Barbara Demick and Orville Schell in conversation.

Shorenstein Journalism Award

Promoting excellence in journalistic coverage of the Asia-Pacific region

Award Nominations

Nominations for the 2019 Shorenstein Journalism Award are now closed. Stay tuned for our announcement of the 2019 honoree.

About the Shorenstein Journalism Award

The Shorenstein Journalism Award, which carries a cash prize of US $10,000, recognizes outstanding journalists who have spent their careers helping audiences around the world understand the complexities of the Asia-Pacific region, defined broadly to include Northeast, Southeast, South, and Central Asia and Australasia. Award recipients are veteran journalists with a distinguished body of work. News organizations are also eligible for the award.
The award is sponsored and presented by the Walter H. Shorenstein Asia-Pacific Research Center (Shorenstein APARC) at Stanford University. It honors the legacy of the Center’s benefactor, Mr. Walter H. Shorenstein, and his twin passions for promoting excellence in journalism and understanding of Asia. It also symbolizes the Center’s commitment to journalism that persistently and courageously seeks accuracy, deep reporting, and nuanced coverage in an age when attacks are regularly launched on the independent news media, on fact-based truth, and on those who tell it.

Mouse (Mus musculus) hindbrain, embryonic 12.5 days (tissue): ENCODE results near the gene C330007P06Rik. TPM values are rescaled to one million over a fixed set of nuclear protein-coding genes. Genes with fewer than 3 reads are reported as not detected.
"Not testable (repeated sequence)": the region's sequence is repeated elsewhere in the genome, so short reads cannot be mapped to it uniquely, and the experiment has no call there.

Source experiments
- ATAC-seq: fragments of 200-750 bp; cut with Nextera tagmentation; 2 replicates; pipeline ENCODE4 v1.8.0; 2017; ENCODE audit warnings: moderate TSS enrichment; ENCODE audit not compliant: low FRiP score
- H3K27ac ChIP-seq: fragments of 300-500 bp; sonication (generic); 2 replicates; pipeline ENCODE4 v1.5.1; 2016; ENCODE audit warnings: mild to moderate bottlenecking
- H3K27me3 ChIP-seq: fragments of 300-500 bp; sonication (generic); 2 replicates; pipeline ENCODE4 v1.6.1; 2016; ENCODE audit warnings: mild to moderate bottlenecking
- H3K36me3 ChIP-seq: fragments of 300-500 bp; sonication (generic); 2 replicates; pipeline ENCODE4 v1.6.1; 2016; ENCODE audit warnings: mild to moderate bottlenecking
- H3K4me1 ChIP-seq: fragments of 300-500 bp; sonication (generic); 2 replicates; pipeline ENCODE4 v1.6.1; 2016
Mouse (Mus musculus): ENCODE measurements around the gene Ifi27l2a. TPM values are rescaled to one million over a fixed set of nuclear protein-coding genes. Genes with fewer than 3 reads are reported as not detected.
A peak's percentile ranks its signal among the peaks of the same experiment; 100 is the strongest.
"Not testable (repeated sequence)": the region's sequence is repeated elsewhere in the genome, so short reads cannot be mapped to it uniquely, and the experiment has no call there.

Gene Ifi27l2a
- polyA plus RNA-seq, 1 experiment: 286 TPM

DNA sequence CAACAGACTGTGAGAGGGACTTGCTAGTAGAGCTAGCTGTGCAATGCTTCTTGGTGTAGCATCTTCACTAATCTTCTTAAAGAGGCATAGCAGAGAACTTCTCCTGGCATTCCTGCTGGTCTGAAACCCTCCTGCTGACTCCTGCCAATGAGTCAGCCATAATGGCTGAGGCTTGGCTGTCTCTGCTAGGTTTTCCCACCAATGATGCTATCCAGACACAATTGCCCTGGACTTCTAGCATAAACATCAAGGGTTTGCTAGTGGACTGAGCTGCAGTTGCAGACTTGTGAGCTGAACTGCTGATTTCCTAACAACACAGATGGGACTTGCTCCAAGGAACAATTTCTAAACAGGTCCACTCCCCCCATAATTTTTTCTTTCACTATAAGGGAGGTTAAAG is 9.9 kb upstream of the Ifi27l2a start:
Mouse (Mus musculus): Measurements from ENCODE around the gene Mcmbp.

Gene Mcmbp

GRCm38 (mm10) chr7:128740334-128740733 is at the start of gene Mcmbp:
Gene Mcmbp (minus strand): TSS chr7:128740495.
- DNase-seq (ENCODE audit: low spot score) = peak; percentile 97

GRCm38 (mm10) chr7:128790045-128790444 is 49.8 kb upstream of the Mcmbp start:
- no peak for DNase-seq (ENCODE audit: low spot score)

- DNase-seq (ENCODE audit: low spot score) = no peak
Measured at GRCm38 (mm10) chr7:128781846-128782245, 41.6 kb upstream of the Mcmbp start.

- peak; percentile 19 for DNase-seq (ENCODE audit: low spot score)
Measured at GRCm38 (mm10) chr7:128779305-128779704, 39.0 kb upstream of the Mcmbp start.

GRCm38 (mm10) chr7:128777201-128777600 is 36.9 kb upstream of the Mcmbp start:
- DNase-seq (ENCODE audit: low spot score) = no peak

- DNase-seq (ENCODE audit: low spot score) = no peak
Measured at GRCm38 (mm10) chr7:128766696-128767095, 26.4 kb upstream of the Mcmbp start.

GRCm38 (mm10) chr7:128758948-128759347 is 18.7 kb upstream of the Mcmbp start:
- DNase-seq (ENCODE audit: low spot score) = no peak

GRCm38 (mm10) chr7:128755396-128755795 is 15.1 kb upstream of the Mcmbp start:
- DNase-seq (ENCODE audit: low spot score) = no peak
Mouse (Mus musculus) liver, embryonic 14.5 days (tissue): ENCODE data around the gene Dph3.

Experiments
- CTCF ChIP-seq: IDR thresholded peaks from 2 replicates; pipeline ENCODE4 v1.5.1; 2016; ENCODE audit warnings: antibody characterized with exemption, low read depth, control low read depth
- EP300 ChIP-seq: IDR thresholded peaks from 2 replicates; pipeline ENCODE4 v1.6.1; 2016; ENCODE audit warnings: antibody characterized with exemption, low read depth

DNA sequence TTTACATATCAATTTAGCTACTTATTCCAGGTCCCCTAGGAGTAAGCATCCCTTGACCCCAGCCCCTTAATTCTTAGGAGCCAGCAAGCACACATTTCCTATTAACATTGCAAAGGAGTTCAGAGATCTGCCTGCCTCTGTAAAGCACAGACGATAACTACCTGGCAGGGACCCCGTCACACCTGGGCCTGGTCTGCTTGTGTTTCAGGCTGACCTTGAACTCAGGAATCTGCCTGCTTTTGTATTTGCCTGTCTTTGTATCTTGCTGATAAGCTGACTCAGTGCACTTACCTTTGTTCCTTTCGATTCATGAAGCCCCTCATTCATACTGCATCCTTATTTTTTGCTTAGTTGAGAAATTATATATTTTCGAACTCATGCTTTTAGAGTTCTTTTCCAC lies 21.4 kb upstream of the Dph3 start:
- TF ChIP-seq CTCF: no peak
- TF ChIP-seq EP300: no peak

An annual tradition, the Shorenstein Journalism Award alternates between recipients whose work has mostly been conveyed through American news media and recipients whose work has mostly been conveyed through news media in one or more parts of the Asia-Pacific region. Included among the latter candidates are journalists who are from the region and work there, and who, in addition to their recognized excellence, may have helped defend and encourage free media in one or more countries in the region.